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PLAYERS & TEAM EARNINGS

From Captain to Cooperstown: The Story of the Derek Jeter Brand

Derek Jeter became a commercial success almost as soon as he broke into the big leagues. And as he enters the Hall of Fame, a new chapter for his brand begins.

In the past half century, no name has been more synonymous with the New York Yankees than Derek Jeter. His rise coincided with the resurgence of the most storied franchise in American sports and over his 20-year career in the Bronx, the Yankees made the playoffs 18 times, won five World Series, and never finished with a losing record.

Calling Jeter overrated might get you some likes on Twitter, but there’s no denying he is an all-time great. Even though the career .310 hitter never put up eye-popping power numbers, he was as consistent as anyone in baseball as the game transitioned from the slugging 90s into the analytics-driven modern era. He didn’t hit worse than .290 at any point between 1996 and 2009, making the All-Star team 10 times in that span.

And this week, he enters the Baseball Hall of Fame in a COVID-delayed 2020 induction ceremony.

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Jeter’s consistency did more than earn him five rings, five Silver Sluggers, and 14 total All-Star nods. He became the face of the Yankees almost instantly, as the lifelong Yankees fan turned Rookie of the Year turned postseason hero became an icon at a young age, and not just in New York.

“Mr. November” Becomes the Face of Baseball

Jeter came up around the same time as fellow shortstop phenoms Alex Rodriguez and Nomar Garciaparra, but Jeter was the one who played deep into October, even hitting one of the most iconic (though controversial) home runs of the 1990s as a rookie.

The ’96 playoffs were the first of many instances where his prowess on the field immediately translated into success off the field.

The Yankees went on to win the World Series that year, and again in 1998 with one of the greatest teams ever — the first year of a three-peat. Jeter’s combination of clutch hitting, enormous home market, and — let’s be honest — his photogenic looks made him the most marketable man in baseball.

After the ’96 championship, Jeter found himself front-and-center on the coveted commemorative Wheaties box before earning himself his own Jeter-branded frosted flakes a year later.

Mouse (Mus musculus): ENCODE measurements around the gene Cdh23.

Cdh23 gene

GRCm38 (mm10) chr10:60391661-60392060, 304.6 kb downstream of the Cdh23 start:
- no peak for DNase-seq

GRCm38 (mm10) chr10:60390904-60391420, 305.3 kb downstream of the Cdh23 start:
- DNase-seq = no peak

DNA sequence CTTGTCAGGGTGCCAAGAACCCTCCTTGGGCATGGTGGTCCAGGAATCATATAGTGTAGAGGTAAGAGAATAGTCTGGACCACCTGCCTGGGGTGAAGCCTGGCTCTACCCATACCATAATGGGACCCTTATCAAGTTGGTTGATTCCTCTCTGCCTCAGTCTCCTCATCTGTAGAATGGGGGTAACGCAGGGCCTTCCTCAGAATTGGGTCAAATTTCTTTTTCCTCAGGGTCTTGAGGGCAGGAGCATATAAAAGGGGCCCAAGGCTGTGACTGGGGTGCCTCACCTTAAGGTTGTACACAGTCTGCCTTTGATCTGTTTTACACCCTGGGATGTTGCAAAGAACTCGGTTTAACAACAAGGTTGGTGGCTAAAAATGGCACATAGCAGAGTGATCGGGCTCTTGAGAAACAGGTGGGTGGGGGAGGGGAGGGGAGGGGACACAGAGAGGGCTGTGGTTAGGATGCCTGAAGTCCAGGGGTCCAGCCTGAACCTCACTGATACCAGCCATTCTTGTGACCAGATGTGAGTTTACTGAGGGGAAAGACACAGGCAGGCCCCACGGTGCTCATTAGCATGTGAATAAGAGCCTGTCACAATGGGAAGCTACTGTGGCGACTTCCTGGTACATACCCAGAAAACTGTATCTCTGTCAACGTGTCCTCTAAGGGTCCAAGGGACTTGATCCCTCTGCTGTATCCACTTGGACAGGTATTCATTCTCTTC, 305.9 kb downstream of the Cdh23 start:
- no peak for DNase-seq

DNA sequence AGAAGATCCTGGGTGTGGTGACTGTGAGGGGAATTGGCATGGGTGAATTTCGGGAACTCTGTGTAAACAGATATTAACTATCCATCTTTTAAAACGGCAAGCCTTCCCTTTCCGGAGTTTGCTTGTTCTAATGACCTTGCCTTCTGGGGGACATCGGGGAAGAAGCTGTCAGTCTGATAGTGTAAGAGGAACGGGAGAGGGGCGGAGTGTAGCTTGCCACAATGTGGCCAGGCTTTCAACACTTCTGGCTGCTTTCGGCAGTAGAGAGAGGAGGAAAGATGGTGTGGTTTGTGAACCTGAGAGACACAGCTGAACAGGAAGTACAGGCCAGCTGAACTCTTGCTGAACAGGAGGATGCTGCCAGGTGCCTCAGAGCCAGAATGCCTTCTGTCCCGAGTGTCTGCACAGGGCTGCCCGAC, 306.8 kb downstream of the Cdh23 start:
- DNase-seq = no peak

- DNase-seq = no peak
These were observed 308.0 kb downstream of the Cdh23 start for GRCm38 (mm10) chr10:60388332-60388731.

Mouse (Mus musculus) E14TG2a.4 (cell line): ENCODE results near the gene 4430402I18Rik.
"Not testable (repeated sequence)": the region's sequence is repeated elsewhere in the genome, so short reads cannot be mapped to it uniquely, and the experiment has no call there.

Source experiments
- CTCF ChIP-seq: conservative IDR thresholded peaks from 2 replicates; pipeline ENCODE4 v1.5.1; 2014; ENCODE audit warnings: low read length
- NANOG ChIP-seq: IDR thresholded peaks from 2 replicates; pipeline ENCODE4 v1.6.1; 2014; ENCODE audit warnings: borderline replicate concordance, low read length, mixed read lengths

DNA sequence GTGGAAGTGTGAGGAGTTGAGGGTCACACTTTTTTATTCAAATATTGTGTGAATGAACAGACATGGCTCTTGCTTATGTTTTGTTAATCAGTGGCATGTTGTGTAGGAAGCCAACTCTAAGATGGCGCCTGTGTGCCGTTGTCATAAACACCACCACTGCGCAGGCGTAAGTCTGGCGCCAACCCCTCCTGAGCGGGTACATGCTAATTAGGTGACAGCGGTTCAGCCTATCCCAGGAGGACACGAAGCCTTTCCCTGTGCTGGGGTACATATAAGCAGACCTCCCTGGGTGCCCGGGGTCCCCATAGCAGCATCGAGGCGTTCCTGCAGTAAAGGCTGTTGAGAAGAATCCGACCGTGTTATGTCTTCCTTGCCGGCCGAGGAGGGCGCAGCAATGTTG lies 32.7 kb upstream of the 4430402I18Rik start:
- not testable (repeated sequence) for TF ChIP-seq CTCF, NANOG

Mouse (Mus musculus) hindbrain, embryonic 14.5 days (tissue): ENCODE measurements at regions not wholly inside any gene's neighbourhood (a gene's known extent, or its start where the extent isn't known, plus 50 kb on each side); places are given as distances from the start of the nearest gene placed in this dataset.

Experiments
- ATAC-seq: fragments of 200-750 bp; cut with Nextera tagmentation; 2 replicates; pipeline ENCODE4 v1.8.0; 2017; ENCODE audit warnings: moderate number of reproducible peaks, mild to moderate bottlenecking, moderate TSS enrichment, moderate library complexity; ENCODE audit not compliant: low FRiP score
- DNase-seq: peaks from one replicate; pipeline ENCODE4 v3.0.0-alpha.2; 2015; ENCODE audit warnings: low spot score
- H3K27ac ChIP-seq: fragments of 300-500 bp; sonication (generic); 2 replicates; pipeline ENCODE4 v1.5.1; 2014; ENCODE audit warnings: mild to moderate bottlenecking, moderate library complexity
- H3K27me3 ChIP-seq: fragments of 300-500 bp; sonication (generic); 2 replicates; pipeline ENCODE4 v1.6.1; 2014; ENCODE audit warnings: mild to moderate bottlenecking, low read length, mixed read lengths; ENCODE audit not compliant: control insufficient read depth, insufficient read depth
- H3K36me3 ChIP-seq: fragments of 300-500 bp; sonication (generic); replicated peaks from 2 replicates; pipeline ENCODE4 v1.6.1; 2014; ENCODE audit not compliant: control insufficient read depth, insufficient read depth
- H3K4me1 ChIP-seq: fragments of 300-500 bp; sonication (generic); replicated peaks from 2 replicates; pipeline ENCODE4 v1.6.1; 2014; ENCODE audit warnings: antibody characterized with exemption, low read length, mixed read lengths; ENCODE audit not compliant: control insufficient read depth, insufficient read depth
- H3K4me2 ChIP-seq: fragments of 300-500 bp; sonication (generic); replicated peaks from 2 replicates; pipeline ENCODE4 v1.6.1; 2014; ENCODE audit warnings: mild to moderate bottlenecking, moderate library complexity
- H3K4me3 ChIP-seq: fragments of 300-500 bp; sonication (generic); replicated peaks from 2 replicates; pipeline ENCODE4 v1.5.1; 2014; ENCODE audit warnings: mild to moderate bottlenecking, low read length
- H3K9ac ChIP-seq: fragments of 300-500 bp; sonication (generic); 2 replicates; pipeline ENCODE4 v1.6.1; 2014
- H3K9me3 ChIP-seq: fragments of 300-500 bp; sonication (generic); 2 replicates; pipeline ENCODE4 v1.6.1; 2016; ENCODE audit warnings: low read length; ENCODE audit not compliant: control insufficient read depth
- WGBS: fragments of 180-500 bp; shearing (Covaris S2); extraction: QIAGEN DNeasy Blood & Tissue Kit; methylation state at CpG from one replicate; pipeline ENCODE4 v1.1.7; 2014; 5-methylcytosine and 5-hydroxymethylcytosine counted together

After the ’96 season, Jeter appeared in the famous Seinfeld episode “The Abstinence,” and by 1997 was on the cover of New York Magazine. By the time the ’98 season began, Jeter had his first signature shoe: the Fila Jeter mid, which served as a mere appetizer for what was to come with his eventual deals with Nike and Jordan.

Somehow, that was all just the beginning.

Jeter’s uncanny ability to produce at the most opportune moments only raised his profile in the years to come. Whether it was his first-pitch home run in the 2000 World Series, “The Flip” in the 2001 ALDS against Oakland, or his Mr. November homer a few weeks later, his Captain Clutch nickname was well earned.

Derek Jeter’s Earnings & Endorsements

According to Spotrac, Derek Jeter earned an estimated $266,230,000 in career salary from the Yankees organization. That number ranks:

  • No. 5 in baseball history
  • No. 2 behind Alex Rodriguez among players who spent the majority of their career with the Yankees
  • No. 1 all-time among players who only played for a single MLB team

Over a quarter of a billion dollars is an eye-popping figure, but off the field, the Captain was a magnet for endorsement deals from the beginning of his career, a trend that only intensified as his legend grew.

His footwear allegiance transitioned from Fila to Jordan Brand, launching the Jumpman Turn 2 in 2002 as the company’s first-ever baseball signing. It was the first in a line of signature shoes and cleats that he released almost every year until his retirement, eventually becoming the longest-tenured Jordan Brand athlete outside of Michael Jordan himself.

Jeter was also one of the most prominent Gatorade athletes of his time, starring in a handful of commercials for the sports drink brand alongside the likes of Dwyane Wade, Peyton Manning, and Maria Sharapova.

The Hall of Famer might be remembered best for his Jordan and Gatorade deals, but also racked up additional endorsements with Steiner Sports, Visa, Discover, Oreo, Rawlings, and Gillette, among many others.

As of 2014, the year he retired, Forbes valued Jeter’s deals at an estimated $9 million a year, which notably exceeds Shohei Ohtani’s pace-setting $6 million annual endorsement haul among active players.

Enduring Images